Now, we admit and affirm that if a man who can work will not work, and so calls upon the state or the people thereof to feed and clothe and shelter him, it is right that the state or municipality should set him at work to pay for what he receives. While there are streets to be cleaned, and roads to be built, there is no necessity that there should be permanently any large number of able-bodied idle paupers or “tramps.” And further, we hold that the gravest present problem in civilized communities is how far, by what means, and to what extent, the state is bound to supply honorable labor for so much of its population as may at any time be unable to find it for themselves. But all this is a very different thing from Mr. Carlyle’s solution of the “nigger question.” As for any imaginary wrong done to the West Indian black, who, he says, lazily prefers to work half an hour a day for pumpkin rather than dig in the cane-field a dozen hours a day that his unfortunate non-working white neighbor may have abundance of sugar, coffee, and spices, Carlyle dismisses the matter with the contemptuous sniff, “I never thought the rights of negroes' worth much discussing, nor the rights of men in any form.”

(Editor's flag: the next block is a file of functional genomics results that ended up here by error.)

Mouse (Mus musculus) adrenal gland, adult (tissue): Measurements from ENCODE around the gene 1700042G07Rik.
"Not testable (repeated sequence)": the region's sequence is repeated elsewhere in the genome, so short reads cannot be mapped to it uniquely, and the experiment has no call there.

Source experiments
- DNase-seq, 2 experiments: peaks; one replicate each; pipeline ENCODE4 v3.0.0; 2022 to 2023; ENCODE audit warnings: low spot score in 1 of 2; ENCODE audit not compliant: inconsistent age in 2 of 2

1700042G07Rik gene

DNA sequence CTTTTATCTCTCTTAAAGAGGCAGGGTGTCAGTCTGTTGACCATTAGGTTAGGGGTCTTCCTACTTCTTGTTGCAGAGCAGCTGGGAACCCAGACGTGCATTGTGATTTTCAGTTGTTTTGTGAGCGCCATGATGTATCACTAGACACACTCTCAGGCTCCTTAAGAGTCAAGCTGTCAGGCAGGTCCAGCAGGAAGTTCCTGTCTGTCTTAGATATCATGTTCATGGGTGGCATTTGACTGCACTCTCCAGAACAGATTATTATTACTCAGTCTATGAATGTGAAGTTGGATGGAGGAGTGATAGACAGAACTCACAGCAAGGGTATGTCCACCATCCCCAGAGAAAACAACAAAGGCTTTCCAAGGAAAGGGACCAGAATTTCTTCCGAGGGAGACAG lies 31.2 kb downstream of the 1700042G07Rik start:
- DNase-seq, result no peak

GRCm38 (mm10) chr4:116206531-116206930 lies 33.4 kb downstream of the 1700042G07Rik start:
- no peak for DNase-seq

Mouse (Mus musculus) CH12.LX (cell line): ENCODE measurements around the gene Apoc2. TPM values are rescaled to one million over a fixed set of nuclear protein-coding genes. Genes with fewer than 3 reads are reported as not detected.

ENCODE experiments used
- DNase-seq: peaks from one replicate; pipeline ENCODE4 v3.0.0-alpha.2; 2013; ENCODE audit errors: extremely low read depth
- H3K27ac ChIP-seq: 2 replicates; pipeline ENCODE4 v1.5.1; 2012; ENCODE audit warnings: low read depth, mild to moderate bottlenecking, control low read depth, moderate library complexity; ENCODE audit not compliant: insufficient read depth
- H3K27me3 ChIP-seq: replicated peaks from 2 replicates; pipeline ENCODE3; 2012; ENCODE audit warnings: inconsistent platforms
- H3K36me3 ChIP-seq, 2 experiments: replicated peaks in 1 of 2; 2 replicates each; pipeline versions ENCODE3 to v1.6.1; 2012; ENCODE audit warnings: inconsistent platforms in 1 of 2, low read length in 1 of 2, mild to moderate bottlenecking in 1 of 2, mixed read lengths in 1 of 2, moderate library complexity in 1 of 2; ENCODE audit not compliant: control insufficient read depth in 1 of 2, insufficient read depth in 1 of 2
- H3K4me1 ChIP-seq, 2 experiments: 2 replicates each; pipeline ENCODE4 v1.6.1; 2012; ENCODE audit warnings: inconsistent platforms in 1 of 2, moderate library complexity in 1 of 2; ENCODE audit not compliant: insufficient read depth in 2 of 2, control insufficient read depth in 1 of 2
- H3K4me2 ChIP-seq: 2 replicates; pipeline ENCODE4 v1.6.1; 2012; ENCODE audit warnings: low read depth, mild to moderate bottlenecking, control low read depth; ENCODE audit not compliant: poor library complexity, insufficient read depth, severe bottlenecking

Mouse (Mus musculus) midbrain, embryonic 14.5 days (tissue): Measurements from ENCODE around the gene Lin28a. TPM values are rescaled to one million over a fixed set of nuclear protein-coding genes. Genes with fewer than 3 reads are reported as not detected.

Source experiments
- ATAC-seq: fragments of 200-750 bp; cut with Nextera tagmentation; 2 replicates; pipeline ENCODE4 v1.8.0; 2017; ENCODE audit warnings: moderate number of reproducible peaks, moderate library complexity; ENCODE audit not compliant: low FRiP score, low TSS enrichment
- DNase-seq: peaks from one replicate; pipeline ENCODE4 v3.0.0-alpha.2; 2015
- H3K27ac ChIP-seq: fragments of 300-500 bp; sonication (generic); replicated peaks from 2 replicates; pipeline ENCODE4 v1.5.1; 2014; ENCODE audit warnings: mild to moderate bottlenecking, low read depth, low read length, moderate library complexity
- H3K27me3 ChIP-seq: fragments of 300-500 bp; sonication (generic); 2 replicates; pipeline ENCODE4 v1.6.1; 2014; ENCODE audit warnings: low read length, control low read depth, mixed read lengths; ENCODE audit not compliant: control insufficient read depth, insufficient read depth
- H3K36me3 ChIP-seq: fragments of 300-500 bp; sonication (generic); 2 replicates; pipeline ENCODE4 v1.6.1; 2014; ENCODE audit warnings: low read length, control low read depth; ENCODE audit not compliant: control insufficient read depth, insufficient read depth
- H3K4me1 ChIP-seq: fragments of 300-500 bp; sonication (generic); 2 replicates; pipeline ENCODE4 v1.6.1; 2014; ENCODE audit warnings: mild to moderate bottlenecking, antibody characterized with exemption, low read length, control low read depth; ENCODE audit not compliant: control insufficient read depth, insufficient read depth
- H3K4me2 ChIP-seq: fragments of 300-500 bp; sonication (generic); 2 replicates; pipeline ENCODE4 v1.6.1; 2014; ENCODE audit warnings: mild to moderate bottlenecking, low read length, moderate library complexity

But the vaticinations of the “Latter-Day Pamphlets," as to the character of the “New Era” which began in 1848, soon seemed quite unlikely to be fulfilled. What had the appearance of a universal deluge, in which the windows of heaven were opened and the fountains of the great deep broken up, proved to be only the bursting of a few dams whose liberated waters poured down some valleys, sweeping away some buildings in their course ; notably that erected by Louis Philippe-a sham structure of flimsy lath and plaster, stuccoed over and painted to resemble solid granite, and founded, too, on the sand. When the inundation subsided, Pope and Kaiser and all sorts of play-actor kings took possession of their old homes, which seemed quite as habitable as before. Fair-spoken Lamartine had to descend from his lofty stump, which was cut down, and upon its site Louis Napoleon raised the throne of the Second Empire, and things in general seemed to have “returned to their old sorry routine.” Carlyle, indeed (almost the only man in Europe who did so), always believed that this second Empire was only a sham.